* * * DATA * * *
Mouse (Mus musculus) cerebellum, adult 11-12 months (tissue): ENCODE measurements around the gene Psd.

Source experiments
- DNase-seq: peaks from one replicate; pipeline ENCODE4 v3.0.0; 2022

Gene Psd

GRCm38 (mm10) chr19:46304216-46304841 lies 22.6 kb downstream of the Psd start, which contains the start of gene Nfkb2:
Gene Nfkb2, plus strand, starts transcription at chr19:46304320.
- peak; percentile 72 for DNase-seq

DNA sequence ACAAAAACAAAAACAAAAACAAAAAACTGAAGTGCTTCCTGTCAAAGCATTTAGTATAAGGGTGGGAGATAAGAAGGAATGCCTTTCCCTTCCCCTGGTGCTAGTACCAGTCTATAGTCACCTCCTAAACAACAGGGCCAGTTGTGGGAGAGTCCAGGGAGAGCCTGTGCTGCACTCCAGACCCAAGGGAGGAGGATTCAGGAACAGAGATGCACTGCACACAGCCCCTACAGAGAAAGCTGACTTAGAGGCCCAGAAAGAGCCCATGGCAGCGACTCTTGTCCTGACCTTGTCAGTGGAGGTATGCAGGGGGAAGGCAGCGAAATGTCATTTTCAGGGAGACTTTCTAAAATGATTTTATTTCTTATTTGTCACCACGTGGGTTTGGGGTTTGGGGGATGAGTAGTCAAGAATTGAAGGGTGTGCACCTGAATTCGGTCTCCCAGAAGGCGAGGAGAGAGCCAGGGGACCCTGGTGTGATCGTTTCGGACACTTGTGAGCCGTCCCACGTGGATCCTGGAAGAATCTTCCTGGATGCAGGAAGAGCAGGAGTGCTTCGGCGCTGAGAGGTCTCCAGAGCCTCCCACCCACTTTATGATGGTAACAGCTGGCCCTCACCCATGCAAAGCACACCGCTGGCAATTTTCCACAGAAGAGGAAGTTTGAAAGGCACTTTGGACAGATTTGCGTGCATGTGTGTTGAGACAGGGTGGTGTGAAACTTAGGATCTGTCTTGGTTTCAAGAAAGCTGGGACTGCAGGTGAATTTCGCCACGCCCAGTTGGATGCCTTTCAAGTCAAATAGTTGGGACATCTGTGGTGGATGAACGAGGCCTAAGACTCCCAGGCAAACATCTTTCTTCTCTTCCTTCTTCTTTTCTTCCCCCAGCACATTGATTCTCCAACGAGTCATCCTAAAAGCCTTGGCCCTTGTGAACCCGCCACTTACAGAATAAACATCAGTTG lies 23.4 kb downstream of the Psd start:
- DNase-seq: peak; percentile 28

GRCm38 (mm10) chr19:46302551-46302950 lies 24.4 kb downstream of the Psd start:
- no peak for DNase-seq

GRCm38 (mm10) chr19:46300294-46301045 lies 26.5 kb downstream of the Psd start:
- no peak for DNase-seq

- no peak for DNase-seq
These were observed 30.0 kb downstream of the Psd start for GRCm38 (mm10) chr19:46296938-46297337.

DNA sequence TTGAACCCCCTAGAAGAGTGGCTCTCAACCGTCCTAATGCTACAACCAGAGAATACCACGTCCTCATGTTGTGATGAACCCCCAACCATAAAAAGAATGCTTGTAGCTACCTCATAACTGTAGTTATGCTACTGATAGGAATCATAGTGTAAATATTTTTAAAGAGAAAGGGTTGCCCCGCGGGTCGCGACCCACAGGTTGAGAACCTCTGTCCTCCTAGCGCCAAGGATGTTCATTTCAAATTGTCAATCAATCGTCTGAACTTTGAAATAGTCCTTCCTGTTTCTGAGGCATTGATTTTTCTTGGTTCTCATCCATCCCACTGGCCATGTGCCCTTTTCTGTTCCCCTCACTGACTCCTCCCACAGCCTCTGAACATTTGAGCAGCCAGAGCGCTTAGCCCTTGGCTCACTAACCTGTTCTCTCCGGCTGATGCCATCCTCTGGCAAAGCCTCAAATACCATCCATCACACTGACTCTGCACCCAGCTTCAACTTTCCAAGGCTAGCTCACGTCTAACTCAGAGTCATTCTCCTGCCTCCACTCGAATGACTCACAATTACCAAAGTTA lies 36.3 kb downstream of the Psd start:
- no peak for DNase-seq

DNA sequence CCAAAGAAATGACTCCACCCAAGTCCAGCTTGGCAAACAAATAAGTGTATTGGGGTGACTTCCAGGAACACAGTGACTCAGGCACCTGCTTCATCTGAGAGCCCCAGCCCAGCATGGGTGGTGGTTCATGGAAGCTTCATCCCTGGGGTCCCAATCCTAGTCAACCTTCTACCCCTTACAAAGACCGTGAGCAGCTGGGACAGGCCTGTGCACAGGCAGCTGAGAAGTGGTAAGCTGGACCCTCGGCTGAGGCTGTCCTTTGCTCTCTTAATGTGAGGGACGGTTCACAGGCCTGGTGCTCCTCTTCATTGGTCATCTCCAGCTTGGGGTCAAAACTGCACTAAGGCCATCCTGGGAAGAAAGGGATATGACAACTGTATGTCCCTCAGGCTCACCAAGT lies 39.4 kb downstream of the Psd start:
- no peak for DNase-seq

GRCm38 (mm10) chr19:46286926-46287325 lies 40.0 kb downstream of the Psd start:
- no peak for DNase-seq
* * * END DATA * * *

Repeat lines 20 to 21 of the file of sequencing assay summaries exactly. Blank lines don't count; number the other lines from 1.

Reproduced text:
GRCm38 (mm10) chr19:46286926-46287325 lies 40.0 kb downstream of the Psd start:
- no peak for DNase-seq